Purcell wrote a book Falize: A Dynasty of Jewelers (Thames & Hudson, 1999) and is an expert on the house and the jewels it produced. She reports that Lucien Falize, son of the founder Alexis imbued different aspects of love into his designs and in his different styles and techniques. He worked in enamel and gold and in his penchant for Medieval script he featured brooches with words like Forever, and others with the word Recuerdo (remember) and a forget-me-notswith diamonds and pearls set into the enameled gold.
Purcell describes another brooch in this style, which spells out Recuerdo (remember)., “the initial letter enameled in translucent blue in a separate cartouche against a paler blue foliate ground the remainder of the word in translucent red enamel against an opaque cream ground, simulating illuminated script on vellum, edged with rose diamonds.Lucien Falize. Paris, c.1880.”
Then there is this remarkable suite, comprised of a paneled bracelet, brooch and buckle, mounted in gold and decorated with luminous translucent enamels over metallic foils, against an opaque sage green background, “This is a rare example of a demi-parure by Falize to have survived. The sophistication of the cloisonné like enameling is circa 1900.” She continues, “The birds decorating each panel of the bracelet consist of lovebirds known in French as ‘inséparables’, and cranes which according to legend mate for life, demonstrating that this jewel is intended as a token of love. The reverse of the bracelet is decorated with ivy leaves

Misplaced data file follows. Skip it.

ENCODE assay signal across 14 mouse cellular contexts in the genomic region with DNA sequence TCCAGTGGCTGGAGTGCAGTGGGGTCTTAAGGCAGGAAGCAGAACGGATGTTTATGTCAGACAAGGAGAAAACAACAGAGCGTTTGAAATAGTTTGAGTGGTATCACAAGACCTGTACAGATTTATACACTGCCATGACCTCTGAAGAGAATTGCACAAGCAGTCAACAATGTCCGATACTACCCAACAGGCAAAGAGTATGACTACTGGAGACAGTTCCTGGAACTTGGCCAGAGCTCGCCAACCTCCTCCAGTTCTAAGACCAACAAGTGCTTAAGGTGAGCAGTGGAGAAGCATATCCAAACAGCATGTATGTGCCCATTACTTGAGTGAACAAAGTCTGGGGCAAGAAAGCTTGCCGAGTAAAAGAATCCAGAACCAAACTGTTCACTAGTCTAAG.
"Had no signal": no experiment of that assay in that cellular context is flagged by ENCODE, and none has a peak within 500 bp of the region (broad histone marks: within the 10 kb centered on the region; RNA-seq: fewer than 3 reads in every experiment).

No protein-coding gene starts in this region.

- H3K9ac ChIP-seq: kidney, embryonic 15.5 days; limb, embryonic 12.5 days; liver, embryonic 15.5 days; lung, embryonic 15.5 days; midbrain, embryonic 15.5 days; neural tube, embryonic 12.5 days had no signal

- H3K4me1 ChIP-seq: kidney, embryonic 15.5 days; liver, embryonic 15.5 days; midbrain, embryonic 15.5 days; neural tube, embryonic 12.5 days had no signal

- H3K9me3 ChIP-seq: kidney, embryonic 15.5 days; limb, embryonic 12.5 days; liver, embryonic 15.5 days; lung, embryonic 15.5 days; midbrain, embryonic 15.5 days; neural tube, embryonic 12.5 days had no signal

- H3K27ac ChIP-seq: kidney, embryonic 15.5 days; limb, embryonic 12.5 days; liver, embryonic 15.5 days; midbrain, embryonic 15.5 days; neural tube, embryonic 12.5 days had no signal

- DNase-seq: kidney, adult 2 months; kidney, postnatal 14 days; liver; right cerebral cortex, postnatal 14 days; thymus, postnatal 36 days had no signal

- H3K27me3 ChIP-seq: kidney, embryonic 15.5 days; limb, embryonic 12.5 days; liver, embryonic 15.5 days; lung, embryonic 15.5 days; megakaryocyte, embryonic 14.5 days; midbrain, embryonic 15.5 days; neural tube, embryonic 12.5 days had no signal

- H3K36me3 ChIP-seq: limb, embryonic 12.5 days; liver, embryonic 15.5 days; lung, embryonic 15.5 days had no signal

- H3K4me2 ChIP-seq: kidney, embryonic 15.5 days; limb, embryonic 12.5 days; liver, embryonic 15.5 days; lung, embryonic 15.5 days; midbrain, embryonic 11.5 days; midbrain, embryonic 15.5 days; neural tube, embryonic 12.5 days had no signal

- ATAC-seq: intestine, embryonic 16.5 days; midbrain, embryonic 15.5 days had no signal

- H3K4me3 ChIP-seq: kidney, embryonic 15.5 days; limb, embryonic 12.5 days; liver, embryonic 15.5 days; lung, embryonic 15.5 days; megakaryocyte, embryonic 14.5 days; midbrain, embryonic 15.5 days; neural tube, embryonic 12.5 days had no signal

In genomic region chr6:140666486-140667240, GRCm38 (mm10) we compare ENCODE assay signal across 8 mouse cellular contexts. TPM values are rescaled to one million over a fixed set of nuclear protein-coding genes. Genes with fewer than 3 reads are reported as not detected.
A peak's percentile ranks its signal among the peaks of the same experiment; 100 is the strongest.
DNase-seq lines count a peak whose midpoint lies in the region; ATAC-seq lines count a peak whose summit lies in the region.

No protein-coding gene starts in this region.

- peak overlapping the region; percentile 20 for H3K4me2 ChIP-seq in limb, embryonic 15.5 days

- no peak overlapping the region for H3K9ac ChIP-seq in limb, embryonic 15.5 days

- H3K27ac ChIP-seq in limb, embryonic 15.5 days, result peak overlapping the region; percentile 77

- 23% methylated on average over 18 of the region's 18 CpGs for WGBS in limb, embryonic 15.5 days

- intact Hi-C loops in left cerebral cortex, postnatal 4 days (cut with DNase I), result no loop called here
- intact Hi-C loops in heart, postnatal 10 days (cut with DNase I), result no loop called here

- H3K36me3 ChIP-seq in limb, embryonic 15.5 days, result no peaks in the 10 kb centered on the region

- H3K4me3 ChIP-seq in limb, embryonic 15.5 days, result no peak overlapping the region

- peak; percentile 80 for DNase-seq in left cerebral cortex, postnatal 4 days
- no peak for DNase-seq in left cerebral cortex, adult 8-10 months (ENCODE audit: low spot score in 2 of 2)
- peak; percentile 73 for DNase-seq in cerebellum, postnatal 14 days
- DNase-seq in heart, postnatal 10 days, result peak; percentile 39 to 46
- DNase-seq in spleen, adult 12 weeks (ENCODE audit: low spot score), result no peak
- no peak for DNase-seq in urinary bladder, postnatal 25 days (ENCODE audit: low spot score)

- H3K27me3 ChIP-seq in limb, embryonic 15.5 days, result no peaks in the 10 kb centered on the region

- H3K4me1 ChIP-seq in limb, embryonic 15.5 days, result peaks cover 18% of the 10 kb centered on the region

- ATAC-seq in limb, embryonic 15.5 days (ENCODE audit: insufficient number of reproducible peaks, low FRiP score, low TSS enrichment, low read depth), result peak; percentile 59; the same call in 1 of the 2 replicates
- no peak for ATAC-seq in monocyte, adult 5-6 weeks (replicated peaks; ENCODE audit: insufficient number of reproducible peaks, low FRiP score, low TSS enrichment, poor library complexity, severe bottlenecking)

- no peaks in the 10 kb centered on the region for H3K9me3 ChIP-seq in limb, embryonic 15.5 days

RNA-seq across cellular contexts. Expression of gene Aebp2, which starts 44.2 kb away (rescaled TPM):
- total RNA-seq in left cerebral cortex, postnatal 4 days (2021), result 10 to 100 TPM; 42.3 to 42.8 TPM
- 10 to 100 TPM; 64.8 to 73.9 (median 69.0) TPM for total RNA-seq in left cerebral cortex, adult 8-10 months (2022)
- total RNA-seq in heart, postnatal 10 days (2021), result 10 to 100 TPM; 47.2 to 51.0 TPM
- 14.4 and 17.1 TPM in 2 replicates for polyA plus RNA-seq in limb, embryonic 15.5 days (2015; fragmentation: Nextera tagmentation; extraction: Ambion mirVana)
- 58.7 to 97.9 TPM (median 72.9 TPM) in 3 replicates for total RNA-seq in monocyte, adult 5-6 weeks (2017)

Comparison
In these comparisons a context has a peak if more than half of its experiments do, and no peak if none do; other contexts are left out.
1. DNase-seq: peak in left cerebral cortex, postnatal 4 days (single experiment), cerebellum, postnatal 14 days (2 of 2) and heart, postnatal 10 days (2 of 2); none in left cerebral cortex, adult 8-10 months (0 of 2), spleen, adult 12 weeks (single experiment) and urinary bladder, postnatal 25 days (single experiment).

Which denotes the tenacity of love while the blue enameled ribbon stylized as a true lover’s knot is symbolic of marriage, a convention still adhered to in ‘something borrowed, something blue’. The Falize monogram is itself emblematic of love, the diamond for eternal passion while the pearl symbolizes Venus, both being born from the sea and the shell. The buckle and brooch are similarly decorated, the reverse of the brooch bearing the Falize monogram for the third generation of the firm, Falize Frères, against a foiled turquoise enameled background, the reverse of the buckle decorated with scrolled Celtic motifs against an opaque enameled turquoise background.”